The District Attorney's Office charged Deputy John Swearengin with two felony counts of vehicular manslaughter Friday, the most severe charges they could have handed down. Some family members of Crystal Jolley and Daniel Hiler have mixed feelings about the charges.
They said they're happy to see the case moved forward but sad for the deputy and his family.
"When I come here I visit my friend," said Mystery Clevenger, Crystal's aunt and best friend, as she stood near the memorial site that still sits on the side of Norris Road.
That's where Crystal Jolley and Daniel Hiler lost their lives December 16th when Deputy John Swearengin hit them with his patrol car.
"I feel like a part of me is gone," said Clevenger, as she remembers the night her life changed forever. "I'm sleeping and my husband woke me up and said Crystal just got killed by the cops and it took me months to sleep after that."
A 10 month investigation by the California Highway Patrol recommended two felony counts vehicular manslaughter with gross negligence. Friday District Attorney Lisa Green filed those charges.
"Due to the speed and given that he didn't have his lights or sirens on, it was apparent to us that the evidence supported the filing of the felony charges," said Green.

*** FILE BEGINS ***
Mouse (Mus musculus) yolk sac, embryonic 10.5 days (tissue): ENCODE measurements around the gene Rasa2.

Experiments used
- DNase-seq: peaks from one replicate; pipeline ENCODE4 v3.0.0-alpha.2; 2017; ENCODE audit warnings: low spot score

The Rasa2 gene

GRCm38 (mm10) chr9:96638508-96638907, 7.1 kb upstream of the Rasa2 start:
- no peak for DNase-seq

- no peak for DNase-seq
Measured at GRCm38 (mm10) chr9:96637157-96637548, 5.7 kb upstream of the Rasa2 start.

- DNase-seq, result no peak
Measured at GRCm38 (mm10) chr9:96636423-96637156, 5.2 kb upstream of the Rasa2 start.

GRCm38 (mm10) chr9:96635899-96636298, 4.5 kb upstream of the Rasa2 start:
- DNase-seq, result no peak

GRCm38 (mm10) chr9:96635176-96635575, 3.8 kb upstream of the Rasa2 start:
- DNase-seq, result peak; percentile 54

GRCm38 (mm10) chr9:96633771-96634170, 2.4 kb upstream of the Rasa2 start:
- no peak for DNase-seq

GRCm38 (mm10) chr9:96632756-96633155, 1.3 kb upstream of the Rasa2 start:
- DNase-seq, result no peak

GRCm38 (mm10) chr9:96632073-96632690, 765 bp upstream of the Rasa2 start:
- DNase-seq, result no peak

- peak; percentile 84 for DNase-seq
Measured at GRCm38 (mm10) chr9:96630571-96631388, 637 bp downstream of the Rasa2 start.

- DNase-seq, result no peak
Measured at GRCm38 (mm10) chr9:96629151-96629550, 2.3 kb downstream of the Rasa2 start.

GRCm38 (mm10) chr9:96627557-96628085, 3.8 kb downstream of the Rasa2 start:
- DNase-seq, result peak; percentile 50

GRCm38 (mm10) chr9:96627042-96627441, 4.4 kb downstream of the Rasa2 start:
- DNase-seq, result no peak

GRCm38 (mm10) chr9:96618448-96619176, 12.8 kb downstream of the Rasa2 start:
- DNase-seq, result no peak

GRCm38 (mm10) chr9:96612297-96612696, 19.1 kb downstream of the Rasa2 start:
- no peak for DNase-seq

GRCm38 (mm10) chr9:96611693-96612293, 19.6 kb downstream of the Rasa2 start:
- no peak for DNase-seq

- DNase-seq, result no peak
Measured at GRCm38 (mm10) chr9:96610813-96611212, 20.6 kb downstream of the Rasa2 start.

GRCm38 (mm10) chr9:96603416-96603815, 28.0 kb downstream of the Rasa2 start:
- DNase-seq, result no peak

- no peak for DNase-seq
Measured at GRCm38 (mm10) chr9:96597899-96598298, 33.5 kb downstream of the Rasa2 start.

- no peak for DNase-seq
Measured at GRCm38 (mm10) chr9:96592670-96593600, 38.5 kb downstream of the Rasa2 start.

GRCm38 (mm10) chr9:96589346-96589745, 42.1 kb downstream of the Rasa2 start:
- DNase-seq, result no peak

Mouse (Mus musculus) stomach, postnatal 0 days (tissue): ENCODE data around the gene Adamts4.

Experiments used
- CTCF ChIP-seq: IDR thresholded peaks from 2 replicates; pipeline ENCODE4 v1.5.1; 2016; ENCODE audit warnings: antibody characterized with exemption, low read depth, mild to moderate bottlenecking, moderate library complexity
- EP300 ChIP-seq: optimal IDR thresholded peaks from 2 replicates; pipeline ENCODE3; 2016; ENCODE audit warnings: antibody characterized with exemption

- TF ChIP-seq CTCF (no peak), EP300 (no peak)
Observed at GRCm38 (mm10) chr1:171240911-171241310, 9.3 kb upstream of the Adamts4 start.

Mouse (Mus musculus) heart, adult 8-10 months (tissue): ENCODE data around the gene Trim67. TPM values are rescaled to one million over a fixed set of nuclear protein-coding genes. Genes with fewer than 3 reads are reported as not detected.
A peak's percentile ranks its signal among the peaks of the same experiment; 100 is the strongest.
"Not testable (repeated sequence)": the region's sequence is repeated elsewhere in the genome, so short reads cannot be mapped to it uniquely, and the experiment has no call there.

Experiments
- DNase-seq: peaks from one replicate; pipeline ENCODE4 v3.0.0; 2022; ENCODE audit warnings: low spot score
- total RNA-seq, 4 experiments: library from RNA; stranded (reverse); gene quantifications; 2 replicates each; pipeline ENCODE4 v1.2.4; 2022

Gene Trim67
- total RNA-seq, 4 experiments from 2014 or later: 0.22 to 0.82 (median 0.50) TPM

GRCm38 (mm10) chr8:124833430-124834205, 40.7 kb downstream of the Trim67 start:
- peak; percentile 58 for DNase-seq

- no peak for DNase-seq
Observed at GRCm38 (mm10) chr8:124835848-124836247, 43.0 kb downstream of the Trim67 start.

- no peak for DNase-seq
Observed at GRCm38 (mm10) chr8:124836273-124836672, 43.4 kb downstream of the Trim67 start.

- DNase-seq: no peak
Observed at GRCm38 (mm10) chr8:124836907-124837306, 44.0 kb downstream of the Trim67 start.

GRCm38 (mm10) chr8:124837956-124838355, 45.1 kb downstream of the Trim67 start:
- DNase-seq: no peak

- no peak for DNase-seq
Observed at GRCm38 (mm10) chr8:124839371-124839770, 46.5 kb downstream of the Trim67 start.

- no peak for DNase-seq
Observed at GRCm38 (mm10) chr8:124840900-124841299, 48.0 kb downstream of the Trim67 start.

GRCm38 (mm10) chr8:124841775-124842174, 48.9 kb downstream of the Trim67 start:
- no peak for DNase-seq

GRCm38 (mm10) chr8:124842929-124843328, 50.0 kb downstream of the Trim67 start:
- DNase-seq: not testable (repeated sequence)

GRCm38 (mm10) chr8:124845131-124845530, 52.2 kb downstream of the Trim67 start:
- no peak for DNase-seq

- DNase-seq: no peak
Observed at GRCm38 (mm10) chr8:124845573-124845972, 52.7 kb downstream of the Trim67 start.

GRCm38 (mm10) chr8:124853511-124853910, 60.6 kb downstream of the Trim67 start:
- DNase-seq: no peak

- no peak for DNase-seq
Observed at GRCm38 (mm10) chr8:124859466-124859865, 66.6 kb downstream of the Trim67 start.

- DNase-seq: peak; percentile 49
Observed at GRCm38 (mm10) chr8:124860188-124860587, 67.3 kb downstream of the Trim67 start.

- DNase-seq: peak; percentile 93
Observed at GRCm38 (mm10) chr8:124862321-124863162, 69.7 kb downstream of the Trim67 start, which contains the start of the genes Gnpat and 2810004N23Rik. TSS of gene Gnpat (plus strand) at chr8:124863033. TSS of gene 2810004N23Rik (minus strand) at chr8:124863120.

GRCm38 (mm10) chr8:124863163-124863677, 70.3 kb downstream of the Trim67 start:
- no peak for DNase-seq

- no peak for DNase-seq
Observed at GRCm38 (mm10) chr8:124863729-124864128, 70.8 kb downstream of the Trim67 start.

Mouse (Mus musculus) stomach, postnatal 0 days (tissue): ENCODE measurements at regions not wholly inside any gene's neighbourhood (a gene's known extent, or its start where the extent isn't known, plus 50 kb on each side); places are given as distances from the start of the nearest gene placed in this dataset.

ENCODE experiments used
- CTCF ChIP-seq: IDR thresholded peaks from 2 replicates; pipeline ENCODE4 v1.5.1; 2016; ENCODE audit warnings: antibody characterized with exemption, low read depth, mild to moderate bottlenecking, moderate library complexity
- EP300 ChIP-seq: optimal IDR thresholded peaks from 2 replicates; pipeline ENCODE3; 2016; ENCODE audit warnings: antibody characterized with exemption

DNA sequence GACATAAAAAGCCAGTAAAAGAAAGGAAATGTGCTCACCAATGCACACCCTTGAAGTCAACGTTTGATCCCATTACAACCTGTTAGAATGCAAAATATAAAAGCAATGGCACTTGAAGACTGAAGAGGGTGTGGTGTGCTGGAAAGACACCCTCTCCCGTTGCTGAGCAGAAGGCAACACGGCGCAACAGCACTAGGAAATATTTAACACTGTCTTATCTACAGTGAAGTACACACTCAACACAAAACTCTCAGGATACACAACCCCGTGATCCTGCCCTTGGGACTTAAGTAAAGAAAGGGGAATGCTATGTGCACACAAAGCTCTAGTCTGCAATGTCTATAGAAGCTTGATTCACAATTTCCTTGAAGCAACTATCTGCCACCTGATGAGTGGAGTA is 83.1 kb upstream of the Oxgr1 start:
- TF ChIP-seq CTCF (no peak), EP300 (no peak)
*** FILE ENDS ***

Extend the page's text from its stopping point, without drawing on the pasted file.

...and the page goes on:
According to the CHP report, Swearengin was traveling in excess of 80 miles per hour prior to the crash.
"It makes me feel like there is somebody on our side and that there is a sense of justice," said Vanessa Hewitte, a friend of Jolley and Hiler.
But the family also feels sorry for the deputy.
"I'm glad but at the same time it's sad for his family, for my family because the accident happened," said Hewitte.
"His whole life is ruined," said Hewitte. "Everybody's life is messed up in this situation."
According to the Kern County Sheriff's Department, the deputy is now on paid administrative leave while they conduct their investigation. If convicted Swearengin could face up to six years in state prison.
"If he serves one day, justice is served," said Clevenger.
The families of both Hiler and Jolley also filed civil lawsuits against Kern County and the deputy. The attorney for the Jolley family says Friday's charges will only help their civil case if Swearengin is convicted.
"If he is convicted, that would prove that he was negligent to the extent that he admitted vehicular manslaughter and that would certainly be admissible in our case to prove that he was negligent," said Thomas Brill, Joley Family's Attorney.